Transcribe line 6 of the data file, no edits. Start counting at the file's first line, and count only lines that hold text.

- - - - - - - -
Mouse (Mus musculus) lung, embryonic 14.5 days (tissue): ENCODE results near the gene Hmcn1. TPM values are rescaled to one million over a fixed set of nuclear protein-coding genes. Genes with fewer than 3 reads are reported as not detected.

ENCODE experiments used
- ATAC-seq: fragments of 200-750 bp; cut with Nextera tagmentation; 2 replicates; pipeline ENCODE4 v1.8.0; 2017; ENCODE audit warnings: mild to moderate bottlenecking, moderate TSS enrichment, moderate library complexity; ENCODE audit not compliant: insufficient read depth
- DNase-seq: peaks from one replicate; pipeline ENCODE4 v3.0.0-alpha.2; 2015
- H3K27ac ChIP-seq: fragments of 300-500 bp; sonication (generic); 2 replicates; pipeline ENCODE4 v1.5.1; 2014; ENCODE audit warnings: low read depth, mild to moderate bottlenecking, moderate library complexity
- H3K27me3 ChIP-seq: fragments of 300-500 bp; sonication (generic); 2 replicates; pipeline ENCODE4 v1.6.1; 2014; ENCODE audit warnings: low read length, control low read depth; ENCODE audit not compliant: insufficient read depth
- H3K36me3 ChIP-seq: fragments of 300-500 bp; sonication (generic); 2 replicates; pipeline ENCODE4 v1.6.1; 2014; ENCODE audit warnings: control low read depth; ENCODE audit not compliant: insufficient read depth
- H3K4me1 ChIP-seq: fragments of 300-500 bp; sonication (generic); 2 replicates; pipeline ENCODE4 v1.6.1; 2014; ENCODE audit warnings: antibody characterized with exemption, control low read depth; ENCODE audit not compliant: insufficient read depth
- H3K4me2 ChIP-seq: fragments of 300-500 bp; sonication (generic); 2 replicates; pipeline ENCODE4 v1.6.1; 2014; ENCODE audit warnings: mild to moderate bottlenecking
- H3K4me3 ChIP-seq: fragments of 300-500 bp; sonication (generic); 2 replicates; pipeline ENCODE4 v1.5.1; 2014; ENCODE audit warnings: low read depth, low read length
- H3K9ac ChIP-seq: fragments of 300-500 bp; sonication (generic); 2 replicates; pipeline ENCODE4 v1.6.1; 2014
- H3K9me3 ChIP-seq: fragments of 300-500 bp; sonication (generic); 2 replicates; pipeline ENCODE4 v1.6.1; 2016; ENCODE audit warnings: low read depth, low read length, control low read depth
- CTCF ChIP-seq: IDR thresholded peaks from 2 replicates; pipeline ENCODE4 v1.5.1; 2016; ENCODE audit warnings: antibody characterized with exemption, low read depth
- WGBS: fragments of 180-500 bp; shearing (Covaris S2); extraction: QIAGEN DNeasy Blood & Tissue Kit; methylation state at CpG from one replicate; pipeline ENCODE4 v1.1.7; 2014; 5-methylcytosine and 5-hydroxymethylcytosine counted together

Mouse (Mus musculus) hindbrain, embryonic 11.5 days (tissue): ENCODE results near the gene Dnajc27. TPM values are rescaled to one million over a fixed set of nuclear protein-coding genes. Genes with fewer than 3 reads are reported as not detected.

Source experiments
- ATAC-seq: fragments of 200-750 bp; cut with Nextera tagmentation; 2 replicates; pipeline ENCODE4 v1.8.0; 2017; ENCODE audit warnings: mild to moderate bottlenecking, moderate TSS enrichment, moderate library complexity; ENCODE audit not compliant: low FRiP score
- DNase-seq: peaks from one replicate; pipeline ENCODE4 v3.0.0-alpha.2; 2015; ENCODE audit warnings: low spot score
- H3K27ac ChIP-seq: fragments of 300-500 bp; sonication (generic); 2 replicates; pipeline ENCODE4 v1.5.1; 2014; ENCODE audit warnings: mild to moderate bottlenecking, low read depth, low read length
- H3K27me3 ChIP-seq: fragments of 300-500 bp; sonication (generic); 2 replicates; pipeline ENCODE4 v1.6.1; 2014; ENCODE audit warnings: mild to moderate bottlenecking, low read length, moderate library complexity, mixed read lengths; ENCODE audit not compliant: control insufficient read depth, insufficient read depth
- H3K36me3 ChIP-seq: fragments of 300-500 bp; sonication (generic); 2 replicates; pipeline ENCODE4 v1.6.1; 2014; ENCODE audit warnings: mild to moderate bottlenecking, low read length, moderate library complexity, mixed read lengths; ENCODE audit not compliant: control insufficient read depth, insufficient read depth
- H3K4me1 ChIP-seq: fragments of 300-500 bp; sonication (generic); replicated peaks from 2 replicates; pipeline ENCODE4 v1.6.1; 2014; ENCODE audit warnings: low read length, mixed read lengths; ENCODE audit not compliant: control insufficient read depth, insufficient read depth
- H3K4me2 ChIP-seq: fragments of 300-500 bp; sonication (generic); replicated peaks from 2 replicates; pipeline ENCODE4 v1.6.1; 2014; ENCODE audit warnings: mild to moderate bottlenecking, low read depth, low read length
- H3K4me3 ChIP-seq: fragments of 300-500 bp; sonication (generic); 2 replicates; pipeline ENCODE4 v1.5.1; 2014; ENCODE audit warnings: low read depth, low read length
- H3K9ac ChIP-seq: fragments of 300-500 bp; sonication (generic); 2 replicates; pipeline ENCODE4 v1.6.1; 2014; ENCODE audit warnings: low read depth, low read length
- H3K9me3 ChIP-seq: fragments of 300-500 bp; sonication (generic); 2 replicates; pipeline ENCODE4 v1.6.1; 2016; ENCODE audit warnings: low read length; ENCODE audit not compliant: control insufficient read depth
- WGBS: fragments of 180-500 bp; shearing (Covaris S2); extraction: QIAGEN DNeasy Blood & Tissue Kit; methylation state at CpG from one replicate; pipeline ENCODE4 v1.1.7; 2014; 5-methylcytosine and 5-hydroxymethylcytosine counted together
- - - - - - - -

- H3K27me3 ChIP-seq: fragments of 300-500 bp; sonication (generic); 2 replicates; pipeline ENCODE4 v1.6.1; 2014; ENCODE audit warnings: low read length, control low read depth; ENCODE audit not compliant: insufficient read depth